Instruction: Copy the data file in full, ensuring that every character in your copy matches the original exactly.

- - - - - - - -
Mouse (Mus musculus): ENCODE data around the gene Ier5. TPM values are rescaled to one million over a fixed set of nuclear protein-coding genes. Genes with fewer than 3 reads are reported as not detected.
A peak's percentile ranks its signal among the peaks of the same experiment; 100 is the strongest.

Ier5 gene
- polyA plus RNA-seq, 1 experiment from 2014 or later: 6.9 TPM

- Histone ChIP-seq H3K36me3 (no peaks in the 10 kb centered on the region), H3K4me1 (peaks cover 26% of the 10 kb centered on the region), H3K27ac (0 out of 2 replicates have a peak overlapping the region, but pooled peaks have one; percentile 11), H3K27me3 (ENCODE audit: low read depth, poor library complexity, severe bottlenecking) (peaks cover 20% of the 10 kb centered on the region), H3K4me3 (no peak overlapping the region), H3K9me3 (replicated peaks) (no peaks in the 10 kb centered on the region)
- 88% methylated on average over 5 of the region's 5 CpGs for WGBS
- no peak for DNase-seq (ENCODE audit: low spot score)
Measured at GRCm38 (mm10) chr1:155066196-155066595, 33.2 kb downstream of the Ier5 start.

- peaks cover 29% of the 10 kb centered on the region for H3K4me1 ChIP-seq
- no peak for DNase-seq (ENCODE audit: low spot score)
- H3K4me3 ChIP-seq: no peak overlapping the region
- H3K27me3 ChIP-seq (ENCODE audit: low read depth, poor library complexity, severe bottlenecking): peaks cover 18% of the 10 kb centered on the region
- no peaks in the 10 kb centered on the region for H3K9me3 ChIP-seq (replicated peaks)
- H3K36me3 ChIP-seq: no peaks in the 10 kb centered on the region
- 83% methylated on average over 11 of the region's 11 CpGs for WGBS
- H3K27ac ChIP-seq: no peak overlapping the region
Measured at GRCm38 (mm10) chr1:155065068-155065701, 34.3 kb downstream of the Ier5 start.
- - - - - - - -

Mouse (Mus musculus): ENCODE data around the gene Ier5. TPM values are rescaled to one million over a fixed set of nuclear protein-coding genes. Genes with fewer than 3 reads are reported as not detected.
A peak's percentile ranks its signal among the peaks of the same experiment; 100 is the strongest.

Ier5 gene
- polyA plus RNA-seq, 1 experiment from 2014 or later: 6.9 TPM

- Histone ChIP-seq H3K36me3 (no peaks in the 10 kb centered on the region), H3K4me1 (peaks cover 26% of the 10 kb centered on the region), H3K27ac (0 out of 2 replicates have a peak overlapping the region, but pooled peaks have one; percentile 11), H3K27me3 (ENCODE audit: low read depth, poor library complexity, severe bottlenecking) (peaks cover 20% of the 10 kb centered on the region), H3K4me3 (no peak overlapping the region), H3K9me3 (replicated peaks) (no peaks in the 10 kb centered on the region)
- 88% methylated on average over 5 of the region's 5 CpGs for WGBS
- no peak for DNase-seq (ENCODE audit: low spot score)
Measured at GRCm38 (mm10) chr1:155066196-155066595, 33.2 kb downstream of the Ier5 start.

- peaks cover 29% of the 10 kb centered on the region for H3K4me1 ChIP-seq
- no peak for DNase-seq (ENCODE audit: low spot score)
- H3K4me3 ChIP-seq: no peak overlapping the region
- H3K27me3 ChIP-seq (ENCODE audit: low read depth, poor library complexity, severe bottlenecking): peaks cover 18% of the 10 kb centered on the region
- no peaks in the 10 kb centered on the region for H3K9me3 ChIP-seq (replicated peaks)
- H3K36me3 ChIP-seq: no peaks in the 10 kb centered on the region
- 83% methylated on average over 11 of the region's 11 CpGs for WGBS
- H3K27ac ChIP-seq: no peak overlapping the region
Measured at GRCm38 (mm10) chr1:155065068-155065701, 34.3 kb downstream of the Ier5 start.